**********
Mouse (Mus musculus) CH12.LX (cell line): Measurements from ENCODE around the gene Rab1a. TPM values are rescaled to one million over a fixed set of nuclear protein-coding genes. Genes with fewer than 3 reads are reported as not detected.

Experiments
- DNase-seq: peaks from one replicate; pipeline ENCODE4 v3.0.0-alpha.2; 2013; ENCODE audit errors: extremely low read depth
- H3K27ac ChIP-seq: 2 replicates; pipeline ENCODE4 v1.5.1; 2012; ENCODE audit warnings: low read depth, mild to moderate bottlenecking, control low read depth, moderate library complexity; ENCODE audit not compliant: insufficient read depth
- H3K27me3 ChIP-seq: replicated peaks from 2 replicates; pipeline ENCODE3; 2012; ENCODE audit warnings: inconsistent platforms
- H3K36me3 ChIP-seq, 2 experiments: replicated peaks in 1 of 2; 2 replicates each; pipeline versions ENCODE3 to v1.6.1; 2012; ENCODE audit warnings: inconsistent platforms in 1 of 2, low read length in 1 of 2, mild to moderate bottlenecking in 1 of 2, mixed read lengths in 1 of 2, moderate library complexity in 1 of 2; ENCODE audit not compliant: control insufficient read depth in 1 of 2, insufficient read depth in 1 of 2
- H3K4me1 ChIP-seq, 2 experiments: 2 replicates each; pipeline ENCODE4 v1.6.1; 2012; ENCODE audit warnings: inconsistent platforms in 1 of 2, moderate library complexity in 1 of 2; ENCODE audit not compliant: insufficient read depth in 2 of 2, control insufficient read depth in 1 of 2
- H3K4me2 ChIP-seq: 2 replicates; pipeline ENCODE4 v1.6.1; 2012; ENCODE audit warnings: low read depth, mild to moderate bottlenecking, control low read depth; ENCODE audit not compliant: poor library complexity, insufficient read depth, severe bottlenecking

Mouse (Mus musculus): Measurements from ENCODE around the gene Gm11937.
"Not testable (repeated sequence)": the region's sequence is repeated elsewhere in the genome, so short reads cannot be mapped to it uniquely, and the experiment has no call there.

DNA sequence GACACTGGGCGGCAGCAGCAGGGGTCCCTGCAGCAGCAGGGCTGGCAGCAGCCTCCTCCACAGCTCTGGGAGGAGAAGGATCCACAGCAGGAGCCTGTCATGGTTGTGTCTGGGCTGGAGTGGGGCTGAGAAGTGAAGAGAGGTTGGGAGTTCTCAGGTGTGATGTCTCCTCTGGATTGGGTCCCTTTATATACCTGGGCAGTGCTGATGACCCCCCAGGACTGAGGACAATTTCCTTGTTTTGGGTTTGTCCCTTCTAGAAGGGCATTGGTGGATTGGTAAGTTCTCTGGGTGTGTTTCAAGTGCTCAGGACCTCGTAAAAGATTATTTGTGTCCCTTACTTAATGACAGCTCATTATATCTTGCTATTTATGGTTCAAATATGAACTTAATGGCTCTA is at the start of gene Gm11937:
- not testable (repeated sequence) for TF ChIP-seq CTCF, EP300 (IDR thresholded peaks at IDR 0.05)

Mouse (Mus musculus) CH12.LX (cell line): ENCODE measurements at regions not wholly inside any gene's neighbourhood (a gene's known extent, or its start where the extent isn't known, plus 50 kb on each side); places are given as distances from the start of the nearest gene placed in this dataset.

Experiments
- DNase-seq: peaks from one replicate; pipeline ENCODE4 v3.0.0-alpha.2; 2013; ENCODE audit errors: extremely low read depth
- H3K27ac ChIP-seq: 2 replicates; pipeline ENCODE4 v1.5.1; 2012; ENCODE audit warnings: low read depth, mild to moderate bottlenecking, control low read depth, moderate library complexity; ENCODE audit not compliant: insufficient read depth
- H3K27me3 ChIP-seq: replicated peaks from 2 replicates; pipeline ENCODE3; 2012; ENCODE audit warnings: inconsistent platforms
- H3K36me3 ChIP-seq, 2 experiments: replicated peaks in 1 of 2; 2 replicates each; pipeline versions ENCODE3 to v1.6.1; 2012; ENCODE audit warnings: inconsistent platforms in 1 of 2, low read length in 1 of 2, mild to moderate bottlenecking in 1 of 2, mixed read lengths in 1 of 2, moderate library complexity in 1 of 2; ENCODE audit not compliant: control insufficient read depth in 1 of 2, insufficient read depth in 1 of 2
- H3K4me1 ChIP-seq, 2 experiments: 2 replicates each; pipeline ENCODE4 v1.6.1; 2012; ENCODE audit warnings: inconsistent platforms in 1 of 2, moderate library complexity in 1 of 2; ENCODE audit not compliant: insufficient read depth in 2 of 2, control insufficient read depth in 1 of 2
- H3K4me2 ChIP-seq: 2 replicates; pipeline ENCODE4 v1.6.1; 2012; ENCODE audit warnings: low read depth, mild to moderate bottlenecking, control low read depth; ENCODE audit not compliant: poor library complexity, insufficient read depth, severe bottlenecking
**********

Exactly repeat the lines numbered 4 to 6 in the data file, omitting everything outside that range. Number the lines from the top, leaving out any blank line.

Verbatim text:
- H3K27ac ChIP-seq: 2 replicates; pipeline ENCODE4 v1.5.1; 2012; ENCODE audit warnings: low read depth, mild to moderate bottlenecking, control low read depth, moderate library complexity; ENCODE audit not compliant: insufficient read depth
- H3K27me3 ChIP-seq: replicated peaks from 2 replicates; pipeline ENCODE3; 2012; ENCODE audit warnings: inconsistent platforms
- H3K36me3 ChIP-seq, 2 experiments: replicated peaks in 1 of 2; 2 replicates each; pipeline versions ENCODE3 to v1.6.1; 2012; ENCODE audit warnings: inconsistent platforms in 1 of 2, low read length in 1 of 2, mild to moderate bottlenecking in 1 of 2, mixed read lengths in 1 of 2, moderate library complexity in 1 of 2; ENCODE audit not compliant: control insufficient read depth in 1 of 2, insufficient read depth in 1 of 2